By Kristine Dwyer, Staff Writer
2) Managing Behaviors:
The symptoms of AD make it harder for people to
maintain their former lifestyle and function in
their surroundings. Many symptoms and behaviors can
be better managed with varied communication styles,
physician support and adjustments in the home
environment that are suitable to the needs and
limitations of the person with AD.
- Remember the worth of the person with AD and
respond with reassuring, supportive care, and
affection when able.
- Refer to AD as a “memory problem” to help
- Support positive behaviors while not taking
problem behaviors personally.
- Remember that this disease is no one’s
- Consider managing behaviors such as
wandering, aggressiveness or anxiousness with
medication guidance from the physician.
- If red flags are prevalent and caregiving
becomes unmanageable or unsafe in the home
setting, placement in an assisted living home,
memory care facility or nursing home may need to
be considered for the person with AD.
3) Structured Activities:
Apathy, lack of engagement and follow-through with
activities are characteristic of all three stages,
but are especially noted during the mid-stage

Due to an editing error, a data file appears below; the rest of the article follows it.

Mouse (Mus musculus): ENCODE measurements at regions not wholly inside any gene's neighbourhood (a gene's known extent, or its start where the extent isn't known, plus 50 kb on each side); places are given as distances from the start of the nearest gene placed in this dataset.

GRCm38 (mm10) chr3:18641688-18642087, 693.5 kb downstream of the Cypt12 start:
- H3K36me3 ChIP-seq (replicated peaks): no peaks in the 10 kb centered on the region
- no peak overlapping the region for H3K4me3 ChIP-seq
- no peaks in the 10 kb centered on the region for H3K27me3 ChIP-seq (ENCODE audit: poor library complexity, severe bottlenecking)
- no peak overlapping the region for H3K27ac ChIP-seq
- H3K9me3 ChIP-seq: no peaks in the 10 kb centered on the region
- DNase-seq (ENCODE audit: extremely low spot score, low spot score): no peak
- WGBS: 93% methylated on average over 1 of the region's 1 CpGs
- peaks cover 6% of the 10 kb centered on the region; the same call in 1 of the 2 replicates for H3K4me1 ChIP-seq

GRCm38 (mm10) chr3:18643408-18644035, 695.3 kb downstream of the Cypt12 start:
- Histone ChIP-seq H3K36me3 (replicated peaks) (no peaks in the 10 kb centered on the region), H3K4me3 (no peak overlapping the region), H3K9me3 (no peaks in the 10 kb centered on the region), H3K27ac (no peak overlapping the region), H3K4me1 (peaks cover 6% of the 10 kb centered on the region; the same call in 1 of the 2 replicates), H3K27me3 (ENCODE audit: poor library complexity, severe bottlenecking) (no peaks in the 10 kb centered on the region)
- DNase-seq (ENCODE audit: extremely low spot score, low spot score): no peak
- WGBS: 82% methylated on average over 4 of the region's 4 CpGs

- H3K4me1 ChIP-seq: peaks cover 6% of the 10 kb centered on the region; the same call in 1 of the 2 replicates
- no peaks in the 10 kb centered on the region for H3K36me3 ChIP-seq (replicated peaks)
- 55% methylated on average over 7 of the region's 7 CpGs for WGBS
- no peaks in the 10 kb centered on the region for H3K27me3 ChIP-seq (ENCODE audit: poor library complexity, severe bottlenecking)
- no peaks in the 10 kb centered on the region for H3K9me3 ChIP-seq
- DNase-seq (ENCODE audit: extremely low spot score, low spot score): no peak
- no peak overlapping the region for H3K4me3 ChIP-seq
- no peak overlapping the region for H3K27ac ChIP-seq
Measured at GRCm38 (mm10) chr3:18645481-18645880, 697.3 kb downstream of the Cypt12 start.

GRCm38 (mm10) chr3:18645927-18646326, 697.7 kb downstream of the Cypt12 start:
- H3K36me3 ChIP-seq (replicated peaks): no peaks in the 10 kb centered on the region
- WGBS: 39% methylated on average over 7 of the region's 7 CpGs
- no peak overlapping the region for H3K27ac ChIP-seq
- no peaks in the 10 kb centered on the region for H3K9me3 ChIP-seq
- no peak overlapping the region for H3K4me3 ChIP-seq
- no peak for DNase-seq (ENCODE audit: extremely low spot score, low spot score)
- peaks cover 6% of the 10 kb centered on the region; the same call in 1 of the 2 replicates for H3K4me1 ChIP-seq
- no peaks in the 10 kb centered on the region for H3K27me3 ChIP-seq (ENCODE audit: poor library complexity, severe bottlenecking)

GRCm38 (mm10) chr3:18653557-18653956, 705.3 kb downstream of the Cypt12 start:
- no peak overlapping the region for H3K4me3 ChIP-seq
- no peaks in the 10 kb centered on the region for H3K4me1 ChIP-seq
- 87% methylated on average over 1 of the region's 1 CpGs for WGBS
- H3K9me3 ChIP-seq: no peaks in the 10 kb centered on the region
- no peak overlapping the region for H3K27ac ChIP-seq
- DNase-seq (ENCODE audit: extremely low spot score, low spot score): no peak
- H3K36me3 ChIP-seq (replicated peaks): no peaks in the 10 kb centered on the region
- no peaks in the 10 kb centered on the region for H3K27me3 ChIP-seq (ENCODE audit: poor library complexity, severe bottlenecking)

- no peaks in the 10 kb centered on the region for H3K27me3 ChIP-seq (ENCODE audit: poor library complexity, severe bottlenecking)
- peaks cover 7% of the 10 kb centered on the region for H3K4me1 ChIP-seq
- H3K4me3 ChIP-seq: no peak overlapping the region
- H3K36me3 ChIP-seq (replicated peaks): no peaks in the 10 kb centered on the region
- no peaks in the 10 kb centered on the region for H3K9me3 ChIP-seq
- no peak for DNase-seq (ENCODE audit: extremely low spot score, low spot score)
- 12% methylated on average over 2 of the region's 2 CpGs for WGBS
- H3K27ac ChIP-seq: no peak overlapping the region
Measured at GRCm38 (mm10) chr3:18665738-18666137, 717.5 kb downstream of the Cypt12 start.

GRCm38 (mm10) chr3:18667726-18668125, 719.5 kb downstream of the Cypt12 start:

period. That is why it is so important to focus on
routine and structure for activities of daily
living. Also, one of the most meaningful issues at
mid-stage is engaging a person with AD in purposeful
activities. Caregivers, family and friends may
underestimate what the person with AD understands
and over estimate what they can do independently.
- Routines are reassuring to the person with
Alzheimer’s and can be a substitute for the
- Plan for a daily walking program together
with the person with AD to promote exercise and
- Try to plan a structure for each day and
include them in small projects that provide a
sense of purpose and accomplishment.
- Offer consistent behavior cues or
demonstrations to encourage the person to finish
- Set milestones for the day such as showers,
dressing, meals in the home or dining out,
visiting with others, coffee breaks, walks, TV
shows and bedtime routines.
4) Caregiver Support:
Alzheimer’s is an insidious disease and has profound
and extreme effects on both the person with AD and
the caregiver. About 80 percent of people diagnosed
with AD are cared for at home by family members.
Caring for a person with AD is more difficult than
other types of family caregiving. Ultimately, the
health and well-being of the caregiver will directly
impact the care of the person with Alzheimer’s and
determine the course of decisions to be made.